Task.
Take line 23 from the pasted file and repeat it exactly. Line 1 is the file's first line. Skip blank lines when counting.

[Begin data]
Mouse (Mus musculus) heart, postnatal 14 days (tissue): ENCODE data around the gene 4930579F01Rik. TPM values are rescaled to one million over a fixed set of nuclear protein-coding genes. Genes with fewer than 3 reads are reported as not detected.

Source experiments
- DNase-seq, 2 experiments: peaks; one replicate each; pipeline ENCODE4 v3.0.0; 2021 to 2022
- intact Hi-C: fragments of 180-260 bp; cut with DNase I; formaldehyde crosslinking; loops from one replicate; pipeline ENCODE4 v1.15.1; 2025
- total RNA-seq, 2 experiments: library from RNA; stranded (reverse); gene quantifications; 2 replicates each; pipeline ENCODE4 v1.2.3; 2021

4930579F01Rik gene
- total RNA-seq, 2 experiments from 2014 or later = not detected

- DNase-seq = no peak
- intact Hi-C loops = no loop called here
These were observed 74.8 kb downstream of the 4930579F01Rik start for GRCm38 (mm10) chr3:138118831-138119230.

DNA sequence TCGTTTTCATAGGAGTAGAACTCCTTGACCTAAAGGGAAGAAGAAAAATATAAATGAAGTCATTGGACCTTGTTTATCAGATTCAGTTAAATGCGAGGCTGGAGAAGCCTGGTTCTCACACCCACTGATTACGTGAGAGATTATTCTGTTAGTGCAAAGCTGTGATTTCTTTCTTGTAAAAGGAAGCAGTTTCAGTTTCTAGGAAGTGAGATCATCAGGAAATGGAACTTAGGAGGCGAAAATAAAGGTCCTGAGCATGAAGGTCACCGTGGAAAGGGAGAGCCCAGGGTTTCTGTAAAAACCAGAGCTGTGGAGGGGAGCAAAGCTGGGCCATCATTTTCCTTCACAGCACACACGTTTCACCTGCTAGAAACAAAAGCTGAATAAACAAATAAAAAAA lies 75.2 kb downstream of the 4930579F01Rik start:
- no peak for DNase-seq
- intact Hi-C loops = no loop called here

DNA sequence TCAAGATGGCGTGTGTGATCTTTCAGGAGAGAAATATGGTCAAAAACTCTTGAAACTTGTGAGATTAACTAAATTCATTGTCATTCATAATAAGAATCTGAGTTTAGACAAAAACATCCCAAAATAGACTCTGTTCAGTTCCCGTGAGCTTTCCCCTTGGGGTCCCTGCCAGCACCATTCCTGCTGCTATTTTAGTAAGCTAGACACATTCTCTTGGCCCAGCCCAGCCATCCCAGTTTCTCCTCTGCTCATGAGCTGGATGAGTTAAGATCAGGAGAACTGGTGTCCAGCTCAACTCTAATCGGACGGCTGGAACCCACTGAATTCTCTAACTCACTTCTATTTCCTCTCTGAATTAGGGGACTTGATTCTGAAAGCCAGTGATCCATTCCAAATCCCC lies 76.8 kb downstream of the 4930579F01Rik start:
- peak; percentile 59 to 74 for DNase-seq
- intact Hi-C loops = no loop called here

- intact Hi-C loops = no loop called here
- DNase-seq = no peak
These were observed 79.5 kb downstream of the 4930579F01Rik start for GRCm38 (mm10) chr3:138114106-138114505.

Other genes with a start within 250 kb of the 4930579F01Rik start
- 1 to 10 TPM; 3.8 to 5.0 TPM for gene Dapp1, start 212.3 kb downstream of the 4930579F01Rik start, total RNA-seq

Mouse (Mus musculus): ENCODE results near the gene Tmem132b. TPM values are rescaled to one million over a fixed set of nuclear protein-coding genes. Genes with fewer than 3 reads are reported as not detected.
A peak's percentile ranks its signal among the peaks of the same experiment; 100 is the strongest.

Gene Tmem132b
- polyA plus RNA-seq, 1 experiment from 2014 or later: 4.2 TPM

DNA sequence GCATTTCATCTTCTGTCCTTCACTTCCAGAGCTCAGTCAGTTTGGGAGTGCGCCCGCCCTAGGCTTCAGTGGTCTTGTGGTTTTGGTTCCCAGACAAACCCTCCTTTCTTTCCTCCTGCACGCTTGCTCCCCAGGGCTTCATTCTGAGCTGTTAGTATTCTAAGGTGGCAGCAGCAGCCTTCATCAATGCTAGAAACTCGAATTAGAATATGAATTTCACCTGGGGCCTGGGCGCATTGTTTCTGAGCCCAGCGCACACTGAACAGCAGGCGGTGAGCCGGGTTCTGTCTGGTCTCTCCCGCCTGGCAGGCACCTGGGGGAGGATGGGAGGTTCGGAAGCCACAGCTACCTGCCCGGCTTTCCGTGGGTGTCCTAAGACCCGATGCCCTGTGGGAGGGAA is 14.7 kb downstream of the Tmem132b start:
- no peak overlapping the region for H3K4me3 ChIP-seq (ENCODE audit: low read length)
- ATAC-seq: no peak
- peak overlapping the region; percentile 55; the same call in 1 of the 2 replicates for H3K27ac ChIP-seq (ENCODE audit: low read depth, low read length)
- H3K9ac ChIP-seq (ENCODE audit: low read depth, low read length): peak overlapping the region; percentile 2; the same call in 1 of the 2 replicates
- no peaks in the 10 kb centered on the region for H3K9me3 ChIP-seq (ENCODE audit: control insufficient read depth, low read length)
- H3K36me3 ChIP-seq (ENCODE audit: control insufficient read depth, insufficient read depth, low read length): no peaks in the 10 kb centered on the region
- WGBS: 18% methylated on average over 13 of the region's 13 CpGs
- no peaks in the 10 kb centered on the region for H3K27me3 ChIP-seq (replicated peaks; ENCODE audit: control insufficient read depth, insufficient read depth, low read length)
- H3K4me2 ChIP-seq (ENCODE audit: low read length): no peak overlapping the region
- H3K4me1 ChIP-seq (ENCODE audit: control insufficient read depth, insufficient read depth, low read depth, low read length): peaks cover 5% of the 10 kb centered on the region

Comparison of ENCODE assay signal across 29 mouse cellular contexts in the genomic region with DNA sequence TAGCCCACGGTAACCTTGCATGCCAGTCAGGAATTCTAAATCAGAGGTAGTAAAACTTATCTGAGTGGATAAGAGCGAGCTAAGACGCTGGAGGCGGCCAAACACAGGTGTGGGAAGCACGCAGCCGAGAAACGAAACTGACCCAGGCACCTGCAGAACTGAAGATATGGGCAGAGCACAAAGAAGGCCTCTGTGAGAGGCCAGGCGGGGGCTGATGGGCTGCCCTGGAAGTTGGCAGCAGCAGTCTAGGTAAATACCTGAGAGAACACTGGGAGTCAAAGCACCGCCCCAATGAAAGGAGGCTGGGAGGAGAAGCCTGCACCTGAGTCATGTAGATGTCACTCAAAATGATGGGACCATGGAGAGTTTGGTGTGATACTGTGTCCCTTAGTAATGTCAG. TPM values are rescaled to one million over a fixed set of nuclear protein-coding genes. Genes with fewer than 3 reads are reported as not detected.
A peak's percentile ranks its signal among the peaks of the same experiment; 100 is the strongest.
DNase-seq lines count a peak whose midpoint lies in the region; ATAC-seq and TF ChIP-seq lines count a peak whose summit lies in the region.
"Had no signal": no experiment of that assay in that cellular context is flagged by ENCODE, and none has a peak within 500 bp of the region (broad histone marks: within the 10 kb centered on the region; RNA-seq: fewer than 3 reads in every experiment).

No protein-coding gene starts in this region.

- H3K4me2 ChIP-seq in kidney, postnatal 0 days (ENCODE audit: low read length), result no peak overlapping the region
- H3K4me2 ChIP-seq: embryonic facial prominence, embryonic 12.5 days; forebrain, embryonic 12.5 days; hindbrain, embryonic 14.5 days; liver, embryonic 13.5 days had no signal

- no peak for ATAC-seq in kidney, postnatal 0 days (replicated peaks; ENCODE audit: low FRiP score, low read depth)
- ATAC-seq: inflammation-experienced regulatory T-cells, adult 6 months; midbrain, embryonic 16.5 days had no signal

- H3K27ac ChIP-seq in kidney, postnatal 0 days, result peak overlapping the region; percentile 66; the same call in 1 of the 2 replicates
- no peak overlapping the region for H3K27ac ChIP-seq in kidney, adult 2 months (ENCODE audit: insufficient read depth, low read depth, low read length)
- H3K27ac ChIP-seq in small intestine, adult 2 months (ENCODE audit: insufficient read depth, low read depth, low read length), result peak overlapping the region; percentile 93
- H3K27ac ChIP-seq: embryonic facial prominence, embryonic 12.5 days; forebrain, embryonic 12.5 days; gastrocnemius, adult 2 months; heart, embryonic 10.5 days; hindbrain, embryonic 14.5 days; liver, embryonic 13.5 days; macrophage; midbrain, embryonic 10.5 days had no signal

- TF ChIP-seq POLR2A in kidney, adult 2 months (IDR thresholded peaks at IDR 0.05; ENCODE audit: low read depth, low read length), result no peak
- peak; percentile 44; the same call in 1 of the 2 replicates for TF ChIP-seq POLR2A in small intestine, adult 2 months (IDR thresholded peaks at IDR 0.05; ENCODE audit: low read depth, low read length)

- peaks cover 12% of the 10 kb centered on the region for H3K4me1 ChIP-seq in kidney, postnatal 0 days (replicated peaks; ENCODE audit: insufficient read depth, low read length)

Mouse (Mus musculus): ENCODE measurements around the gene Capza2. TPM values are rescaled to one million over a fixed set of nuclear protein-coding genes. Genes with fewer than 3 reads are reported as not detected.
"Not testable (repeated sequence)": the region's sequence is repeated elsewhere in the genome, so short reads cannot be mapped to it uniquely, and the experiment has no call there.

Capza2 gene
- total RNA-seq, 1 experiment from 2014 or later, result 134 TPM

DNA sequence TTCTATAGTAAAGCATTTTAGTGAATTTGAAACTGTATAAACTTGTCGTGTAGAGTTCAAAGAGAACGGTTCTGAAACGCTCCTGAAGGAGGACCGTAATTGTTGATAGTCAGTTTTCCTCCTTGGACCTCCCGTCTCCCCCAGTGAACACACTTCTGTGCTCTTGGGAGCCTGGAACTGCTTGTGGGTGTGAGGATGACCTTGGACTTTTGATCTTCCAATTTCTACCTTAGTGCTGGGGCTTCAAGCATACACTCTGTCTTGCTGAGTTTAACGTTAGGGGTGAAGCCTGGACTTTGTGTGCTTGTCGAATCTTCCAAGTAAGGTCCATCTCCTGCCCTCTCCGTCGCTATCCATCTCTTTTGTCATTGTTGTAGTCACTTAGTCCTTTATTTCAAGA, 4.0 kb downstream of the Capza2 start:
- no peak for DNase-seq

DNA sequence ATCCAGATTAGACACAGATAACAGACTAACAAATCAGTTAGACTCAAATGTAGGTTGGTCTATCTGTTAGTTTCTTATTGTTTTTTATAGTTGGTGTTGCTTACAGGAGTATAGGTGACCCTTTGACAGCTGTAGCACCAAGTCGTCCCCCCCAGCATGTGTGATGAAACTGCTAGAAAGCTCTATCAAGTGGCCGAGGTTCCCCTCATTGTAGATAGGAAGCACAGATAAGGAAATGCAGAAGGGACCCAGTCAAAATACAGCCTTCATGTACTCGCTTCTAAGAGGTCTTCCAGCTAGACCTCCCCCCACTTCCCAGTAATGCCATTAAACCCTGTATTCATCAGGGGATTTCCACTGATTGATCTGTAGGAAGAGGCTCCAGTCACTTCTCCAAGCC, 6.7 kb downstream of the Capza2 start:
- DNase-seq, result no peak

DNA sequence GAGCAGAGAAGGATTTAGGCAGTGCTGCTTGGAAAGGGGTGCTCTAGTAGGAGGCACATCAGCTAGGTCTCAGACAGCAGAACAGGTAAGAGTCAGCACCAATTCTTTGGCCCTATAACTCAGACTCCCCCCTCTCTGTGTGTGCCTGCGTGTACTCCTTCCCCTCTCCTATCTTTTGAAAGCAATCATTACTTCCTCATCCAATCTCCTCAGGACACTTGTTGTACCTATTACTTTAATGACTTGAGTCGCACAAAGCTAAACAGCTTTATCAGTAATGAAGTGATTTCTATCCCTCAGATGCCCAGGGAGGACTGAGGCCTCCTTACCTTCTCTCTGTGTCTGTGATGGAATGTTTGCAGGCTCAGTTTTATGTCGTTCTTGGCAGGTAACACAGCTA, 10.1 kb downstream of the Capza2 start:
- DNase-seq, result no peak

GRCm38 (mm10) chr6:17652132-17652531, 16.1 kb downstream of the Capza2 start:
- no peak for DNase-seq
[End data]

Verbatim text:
A peak's percentile ranks its signal among the peaks of the same experiment; 100 is the strongest.